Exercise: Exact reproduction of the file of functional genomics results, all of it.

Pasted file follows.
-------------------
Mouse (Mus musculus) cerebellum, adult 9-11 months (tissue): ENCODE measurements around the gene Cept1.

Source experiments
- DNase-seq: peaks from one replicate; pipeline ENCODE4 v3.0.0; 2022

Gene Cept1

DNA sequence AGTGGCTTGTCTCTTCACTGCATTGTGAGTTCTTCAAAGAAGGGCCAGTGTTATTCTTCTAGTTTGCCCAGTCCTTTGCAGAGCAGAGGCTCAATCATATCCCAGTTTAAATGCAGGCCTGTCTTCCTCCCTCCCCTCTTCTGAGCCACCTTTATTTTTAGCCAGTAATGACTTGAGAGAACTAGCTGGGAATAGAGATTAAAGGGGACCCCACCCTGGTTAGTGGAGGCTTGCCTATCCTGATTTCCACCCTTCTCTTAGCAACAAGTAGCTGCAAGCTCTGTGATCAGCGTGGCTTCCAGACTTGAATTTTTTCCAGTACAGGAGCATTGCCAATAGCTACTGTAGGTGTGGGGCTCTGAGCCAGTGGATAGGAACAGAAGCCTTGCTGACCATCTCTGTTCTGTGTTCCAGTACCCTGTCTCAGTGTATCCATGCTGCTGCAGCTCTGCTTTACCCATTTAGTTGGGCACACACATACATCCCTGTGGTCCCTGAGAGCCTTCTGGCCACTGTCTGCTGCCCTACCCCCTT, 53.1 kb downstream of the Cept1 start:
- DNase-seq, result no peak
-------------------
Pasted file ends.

Mouse (Mus musculus) cerebellum, adult 9-11 months (tissue): ENCODE measurements around the gene Cept1.

Source experiments
- DNase-seq: peaks from one replicate; pipeline ENCODE4 v3.0.0; 2022

Gene Cept1

DNA sequence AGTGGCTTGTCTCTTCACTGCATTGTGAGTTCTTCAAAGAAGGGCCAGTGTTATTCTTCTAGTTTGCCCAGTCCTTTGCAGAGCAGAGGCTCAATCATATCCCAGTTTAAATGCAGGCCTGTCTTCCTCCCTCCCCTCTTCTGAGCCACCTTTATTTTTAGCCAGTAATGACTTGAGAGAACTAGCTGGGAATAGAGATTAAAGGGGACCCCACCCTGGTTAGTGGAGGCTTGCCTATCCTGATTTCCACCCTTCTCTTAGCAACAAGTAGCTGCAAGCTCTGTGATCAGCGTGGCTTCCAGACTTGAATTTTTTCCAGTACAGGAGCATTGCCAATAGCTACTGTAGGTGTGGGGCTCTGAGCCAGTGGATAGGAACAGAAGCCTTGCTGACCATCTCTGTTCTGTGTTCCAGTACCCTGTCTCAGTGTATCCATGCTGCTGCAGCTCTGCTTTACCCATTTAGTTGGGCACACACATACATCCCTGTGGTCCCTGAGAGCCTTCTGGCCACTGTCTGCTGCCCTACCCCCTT, 53.1 kb downstream of the Cept1 start:
- DNase-seq, result no peak